One of the best things about Mommy Track’d  is its attitude: its role as cheerleader for working moms. There may be disagreements among its writers and subscribers, but they don’t snipe and snarl at one another as they do on other sites called out by Ayelet Waldman in her new book, Bad Mother , scheduled for release in May. In it, she points to the vitriol directed these days at “bad mothers,” blasted at them in books and magazines and especially in blogs, where it’s possible to insult others with ease, anonymity, and apparent lack of consequence.. What is it, she asks, about parenting, about motherhood in particular, that allows us to indulge our inner scold about other people’s choices – about sleep training, feeding, schooling, immunizing, and on and on? Where did all this sanctimony and self-righteousness come from and what can we do to protect ourselves from it? In Waldman’s own words, she has written “ a book about the perils and joys of trying to be a decent mother in a world intent on making you feel like a bad one.”
This isn’t the first book to try to make women feel less anxious about their efforts to be good mothers and it probably won’t be the last. But it’s a lively and sensitive addition to the genre. As a mother of four who feeds her kids organic food and milk, but whose youngest child will eat from only two food groups - meat and candy - Waldman offers a mix of memoir and reality-grounded counsel on subjects ranging from kids’ sports and homework (she and her kids all hate it), adolescent sexuality, race, homosexuality, parental spats, even patriotism, all in an effort to persuade us to relax and do the best we can.
There are women who will have problems with this book or, rather, trouble with its author. Ayelet Waldman is a former criminal defense attorney turned stay-at-home mom, turned author of a successful series of books (coincidentally) called The Mommy Track mysteries , a host of essays, plus two other well received novels. She also happens to be married to Michael Chabon, one of the best writers of his generation, who also does all their cooking and home repair, more of the housework than she does, and at least half the childcare in their family; he is so wonderful, she tells us, that he will even comb the antique shops of Venice with her looking for the perfect tassled pillow. As successful writers, they are financially secure. Oh, and Barack Obama was her classmate at Harvard Law.
Okay. A resume like this does unfurl the envy snake in many of us, especially when, as a memoirist, Waldman tells us all these things about herself. But this, after all, is what a memoirist does. (She did actually go to that law school and write all those books.) And if readers allow that snake to curl too tightly, it can choke off the pleasure to be taken from this smart, honest and funny book. Even worse, it can align us with the Bad Mother Police who are the villains of the piece, those scolds who manage to make even the best of us feel inadequate. For despite her accomplishments and very good fortune, Waldman feels guilty about being a Bad Mother. A lot. She tells us that and a good deal more: that she was a geeky unpopular teen-ager whose sexual activity bordered on the promiscuous; that one of her babies was born unable to nurse, despite her ferocious efforts; that one of her children has learning difficulties; that she and her husband went through the agonizing decision to terminate a pregnancy; and that one of the legacies from her father is that she inherited his bi-polar disorder. With humor and insight she reflects on how each of these, along with her mother’s unsatisfying marriage and feminist activism, affects her life with her family and her sense of herself, freely admitting the ways in which her unrealistic expectations, her fears and her ego get in the way of the real work of motherhood. But none of that stops her from being able to see clearly. Nor has it caused her to lose her sense of humor.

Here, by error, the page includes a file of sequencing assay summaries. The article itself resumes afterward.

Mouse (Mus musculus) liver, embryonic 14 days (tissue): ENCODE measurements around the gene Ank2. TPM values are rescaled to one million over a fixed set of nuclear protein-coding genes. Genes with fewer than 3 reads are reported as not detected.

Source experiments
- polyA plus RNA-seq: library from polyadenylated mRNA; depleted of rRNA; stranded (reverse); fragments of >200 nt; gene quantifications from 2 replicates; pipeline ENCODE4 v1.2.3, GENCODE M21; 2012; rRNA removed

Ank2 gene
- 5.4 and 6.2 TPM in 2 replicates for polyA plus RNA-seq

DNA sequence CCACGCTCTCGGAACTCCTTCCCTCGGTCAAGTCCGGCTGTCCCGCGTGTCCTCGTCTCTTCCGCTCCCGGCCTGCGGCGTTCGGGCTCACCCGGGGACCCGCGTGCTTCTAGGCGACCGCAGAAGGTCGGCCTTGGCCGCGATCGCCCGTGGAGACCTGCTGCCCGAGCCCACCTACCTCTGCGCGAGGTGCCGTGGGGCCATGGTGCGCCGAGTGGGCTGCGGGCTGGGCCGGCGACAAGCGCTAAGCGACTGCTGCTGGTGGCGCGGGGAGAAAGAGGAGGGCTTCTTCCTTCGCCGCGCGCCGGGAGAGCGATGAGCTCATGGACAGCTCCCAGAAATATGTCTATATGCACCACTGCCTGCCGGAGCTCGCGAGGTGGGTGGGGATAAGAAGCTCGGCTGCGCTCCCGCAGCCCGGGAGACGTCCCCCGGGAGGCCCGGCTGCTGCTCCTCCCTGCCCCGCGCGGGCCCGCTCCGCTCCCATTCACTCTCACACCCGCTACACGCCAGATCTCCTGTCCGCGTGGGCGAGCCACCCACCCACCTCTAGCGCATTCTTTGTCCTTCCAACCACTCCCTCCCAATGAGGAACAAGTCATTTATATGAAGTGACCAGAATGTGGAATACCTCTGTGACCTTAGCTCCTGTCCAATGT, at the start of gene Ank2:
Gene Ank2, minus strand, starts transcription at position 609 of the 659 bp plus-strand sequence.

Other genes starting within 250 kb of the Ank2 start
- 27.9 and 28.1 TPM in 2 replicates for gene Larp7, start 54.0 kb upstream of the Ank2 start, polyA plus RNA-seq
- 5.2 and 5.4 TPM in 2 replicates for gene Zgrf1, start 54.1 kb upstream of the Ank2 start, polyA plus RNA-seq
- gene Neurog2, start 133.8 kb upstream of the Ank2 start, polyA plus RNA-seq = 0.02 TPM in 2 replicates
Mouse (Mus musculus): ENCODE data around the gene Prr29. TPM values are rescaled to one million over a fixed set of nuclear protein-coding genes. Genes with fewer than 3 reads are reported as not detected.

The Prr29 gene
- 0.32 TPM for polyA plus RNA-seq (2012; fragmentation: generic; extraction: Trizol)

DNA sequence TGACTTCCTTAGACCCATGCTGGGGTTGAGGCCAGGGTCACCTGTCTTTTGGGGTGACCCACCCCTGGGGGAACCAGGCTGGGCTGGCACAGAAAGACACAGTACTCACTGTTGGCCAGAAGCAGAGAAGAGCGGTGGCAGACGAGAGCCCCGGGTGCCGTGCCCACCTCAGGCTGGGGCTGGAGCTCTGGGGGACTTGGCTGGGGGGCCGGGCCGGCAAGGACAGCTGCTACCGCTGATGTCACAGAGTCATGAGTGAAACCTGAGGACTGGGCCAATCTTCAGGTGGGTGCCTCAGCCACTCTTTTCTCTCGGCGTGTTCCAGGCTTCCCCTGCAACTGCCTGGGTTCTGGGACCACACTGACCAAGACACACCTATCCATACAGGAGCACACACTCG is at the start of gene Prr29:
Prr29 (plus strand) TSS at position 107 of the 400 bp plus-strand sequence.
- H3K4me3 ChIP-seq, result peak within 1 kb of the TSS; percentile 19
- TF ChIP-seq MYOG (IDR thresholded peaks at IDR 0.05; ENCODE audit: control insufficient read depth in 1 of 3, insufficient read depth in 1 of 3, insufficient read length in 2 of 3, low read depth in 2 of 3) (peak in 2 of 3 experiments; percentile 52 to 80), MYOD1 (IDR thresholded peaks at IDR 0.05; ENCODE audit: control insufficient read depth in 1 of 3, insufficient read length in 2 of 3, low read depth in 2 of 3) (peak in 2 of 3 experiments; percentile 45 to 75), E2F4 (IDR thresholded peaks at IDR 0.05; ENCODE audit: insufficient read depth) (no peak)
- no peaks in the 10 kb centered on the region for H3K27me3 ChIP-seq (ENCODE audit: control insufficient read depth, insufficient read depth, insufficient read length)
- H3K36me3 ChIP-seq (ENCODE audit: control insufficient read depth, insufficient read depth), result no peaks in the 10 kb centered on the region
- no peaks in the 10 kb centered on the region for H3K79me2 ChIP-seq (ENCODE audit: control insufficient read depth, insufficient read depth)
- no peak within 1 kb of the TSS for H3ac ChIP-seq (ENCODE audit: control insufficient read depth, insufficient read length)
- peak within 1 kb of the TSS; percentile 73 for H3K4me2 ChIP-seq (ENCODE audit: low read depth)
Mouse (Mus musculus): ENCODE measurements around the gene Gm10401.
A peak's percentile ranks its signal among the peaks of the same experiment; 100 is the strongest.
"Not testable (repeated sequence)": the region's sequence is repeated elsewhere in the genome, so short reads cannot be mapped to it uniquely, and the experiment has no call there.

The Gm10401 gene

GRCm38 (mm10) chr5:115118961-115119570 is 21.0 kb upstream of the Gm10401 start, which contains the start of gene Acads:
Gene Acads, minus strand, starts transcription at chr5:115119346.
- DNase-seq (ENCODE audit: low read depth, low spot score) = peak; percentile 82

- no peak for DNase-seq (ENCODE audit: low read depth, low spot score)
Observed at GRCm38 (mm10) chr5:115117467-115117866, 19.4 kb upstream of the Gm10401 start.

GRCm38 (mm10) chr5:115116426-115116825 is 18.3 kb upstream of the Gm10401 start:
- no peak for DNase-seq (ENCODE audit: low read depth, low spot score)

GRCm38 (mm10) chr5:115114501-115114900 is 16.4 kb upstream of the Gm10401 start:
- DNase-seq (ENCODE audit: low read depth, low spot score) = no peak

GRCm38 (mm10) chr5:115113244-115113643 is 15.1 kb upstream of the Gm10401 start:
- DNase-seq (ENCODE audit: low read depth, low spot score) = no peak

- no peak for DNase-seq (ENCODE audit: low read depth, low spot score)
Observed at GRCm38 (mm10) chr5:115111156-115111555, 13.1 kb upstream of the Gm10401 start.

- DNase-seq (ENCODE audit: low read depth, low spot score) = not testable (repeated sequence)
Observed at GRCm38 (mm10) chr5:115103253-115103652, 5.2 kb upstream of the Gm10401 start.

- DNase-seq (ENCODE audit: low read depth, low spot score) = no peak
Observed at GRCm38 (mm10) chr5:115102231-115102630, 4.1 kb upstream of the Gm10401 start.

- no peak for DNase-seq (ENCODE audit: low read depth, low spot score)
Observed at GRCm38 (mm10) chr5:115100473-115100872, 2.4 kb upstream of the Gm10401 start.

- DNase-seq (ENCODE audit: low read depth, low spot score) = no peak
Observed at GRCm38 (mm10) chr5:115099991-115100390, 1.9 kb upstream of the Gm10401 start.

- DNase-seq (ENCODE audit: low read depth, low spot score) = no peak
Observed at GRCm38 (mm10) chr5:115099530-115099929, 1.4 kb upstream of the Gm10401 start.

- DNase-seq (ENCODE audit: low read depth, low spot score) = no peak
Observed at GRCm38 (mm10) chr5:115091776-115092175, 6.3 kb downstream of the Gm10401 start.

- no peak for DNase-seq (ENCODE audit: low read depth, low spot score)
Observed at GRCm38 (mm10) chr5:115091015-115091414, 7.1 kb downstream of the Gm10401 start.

Though she’s written all those books, Waldman may be best known for the provocative essay she wrote for the NY Times declaring that she loved her husband more than her four kids and still really liked having sex with him. The piece produced the predictable results – scathing criticism from Good Mothers and an appearance on Oprah. But some of her respondents were men who simply wanted to know what they could do to get their wives to have more sex. She has an answer for them: take up a toilet brush, do the laundry, really share the family burdens – there’s nothing so erotic to an overworked mother than a spouse with a Swiffer in his hand. If being a Good Mother demands selflessness, being a sexy wife requires some help. For the iconic “Good Mother,” she whose selflessness is constant and total, is a fantasy, of course. Nonetheless, mothers measure themselves against her, necessarily always falling short, more often than not suffering from a mix of anxiety and disappointment that can prevent them from enjoying their lives and their children, not to mention their partners. Observing that “self-flagellation is not the crux of the paternal experience,” that there are no “daddy wars,” Waldman points out that it’s hard enough to minister to the needs of children without trying to live up to an impossible standard at the same time. She wants us to give one another and ourselves a break and let up on the judgments, instead trying simply to be a mother who “does her best, and for whom that is good enough, even if, in the end, her best turns out to be, simply, not bad. It’s a gutsy book- funny, honest, smart, and often pretty wise. Look for it when it comes out next month or preorder it now .
See what Vicki Larson has to say in A Pretty Good Mom